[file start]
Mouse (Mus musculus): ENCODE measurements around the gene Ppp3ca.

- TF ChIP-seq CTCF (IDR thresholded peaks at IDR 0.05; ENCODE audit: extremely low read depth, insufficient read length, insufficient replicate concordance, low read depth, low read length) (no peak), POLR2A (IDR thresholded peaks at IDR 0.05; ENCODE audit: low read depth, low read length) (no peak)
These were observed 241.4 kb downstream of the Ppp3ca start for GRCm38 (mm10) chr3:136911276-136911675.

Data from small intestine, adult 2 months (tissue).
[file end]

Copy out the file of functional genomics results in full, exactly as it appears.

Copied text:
Mouse (Mus musculus): ENCODE measurements around the gene Ppp3ca.

- TF ChIP-seq CTCF (IDR thresholded peaks at IDR 0.05; ENCODE audit: extremely low read depth, insufficient read length, insufficient replicate concordance, low read depth, low read length) (no peak), POLR2A (IDR thresholded peaks at IDR 0.05; ENCODE audit: low read depth, low read length) (no peak)
These were observed 241.4 kb downstream of the Ppp3ca start for GRCm38 (mm10) chr3:136911276-136911675.

Data from small intestine, adult 2 months (tissue).